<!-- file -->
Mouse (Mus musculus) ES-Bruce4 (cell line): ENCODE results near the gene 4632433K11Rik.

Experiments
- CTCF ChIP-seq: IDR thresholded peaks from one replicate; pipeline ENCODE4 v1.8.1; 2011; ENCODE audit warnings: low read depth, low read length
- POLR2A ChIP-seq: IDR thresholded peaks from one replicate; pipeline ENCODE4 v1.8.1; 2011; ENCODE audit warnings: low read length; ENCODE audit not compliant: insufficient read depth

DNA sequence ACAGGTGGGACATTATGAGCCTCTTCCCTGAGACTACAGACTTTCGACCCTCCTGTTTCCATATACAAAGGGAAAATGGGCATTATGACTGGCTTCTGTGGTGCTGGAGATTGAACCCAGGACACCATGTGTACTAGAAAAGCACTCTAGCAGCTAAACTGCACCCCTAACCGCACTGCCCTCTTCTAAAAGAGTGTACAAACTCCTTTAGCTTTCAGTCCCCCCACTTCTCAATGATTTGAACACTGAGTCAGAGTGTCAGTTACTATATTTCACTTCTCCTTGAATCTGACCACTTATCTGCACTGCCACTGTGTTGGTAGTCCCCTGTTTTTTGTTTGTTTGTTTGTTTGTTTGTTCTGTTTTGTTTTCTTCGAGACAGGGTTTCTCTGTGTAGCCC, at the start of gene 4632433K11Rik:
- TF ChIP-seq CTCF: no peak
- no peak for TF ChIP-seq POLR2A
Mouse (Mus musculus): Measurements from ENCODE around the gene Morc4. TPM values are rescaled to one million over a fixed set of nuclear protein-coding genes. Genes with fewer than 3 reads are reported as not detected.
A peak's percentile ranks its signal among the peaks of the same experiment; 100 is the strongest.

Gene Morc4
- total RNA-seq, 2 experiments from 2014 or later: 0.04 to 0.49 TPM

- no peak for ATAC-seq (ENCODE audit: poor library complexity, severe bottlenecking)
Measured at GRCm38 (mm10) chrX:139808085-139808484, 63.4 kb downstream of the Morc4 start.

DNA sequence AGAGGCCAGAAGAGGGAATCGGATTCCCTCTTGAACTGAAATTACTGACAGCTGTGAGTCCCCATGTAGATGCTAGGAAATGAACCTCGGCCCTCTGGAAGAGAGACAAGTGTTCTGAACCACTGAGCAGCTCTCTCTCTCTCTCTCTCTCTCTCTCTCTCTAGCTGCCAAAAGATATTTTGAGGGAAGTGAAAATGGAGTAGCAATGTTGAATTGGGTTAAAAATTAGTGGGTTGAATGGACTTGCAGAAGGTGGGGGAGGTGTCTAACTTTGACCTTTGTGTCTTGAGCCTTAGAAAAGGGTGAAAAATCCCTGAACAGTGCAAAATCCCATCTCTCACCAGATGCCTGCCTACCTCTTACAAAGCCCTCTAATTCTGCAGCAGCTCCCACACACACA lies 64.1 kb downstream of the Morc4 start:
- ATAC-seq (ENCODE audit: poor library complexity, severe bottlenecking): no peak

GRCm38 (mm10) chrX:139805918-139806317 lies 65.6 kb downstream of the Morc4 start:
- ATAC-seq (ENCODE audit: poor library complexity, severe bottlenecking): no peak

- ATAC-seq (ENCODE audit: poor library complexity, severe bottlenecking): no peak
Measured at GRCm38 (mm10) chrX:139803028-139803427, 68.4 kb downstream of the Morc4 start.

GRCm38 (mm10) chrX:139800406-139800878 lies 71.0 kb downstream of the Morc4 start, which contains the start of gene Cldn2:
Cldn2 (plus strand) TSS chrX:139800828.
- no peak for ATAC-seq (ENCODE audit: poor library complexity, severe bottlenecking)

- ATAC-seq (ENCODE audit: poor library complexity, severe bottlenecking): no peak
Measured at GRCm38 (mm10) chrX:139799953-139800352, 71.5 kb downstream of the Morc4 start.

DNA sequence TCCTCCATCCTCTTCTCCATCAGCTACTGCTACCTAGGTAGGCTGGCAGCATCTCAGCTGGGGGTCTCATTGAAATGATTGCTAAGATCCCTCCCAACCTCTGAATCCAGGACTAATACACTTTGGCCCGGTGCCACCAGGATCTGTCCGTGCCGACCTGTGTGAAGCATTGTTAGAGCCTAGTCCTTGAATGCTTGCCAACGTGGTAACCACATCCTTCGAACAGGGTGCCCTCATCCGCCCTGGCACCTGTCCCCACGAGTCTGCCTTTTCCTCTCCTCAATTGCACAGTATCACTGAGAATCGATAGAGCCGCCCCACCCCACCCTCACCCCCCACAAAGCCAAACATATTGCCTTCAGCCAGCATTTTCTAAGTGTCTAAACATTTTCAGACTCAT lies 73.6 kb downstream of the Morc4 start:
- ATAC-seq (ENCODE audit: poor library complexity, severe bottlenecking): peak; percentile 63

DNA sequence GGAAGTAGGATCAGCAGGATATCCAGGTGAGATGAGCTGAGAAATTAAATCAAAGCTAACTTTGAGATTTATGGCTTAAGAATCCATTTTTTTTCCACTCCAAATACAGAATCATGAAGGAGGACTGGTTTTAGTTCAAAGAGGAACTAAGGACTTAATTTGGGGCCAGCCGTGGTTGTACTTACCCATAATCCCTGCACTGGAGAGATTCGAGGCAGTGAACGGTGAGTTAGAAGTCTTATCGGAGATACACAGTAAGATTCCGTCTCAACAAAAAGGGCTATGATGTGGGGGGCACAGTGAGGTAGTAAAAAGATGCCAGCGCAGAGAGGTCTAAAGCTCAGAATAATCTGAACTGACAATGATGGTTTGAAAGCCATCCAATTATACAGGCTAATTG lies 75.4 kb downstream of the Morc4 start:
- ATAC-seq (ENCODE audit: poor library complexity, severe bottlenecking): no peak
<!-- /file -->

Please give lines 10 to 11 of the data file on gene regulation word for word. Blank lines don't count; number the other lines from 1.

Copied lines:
Gene Morc4
- total RNA-seq, 2 experiments from 2014 or later: 0.04 to 0.49 TPM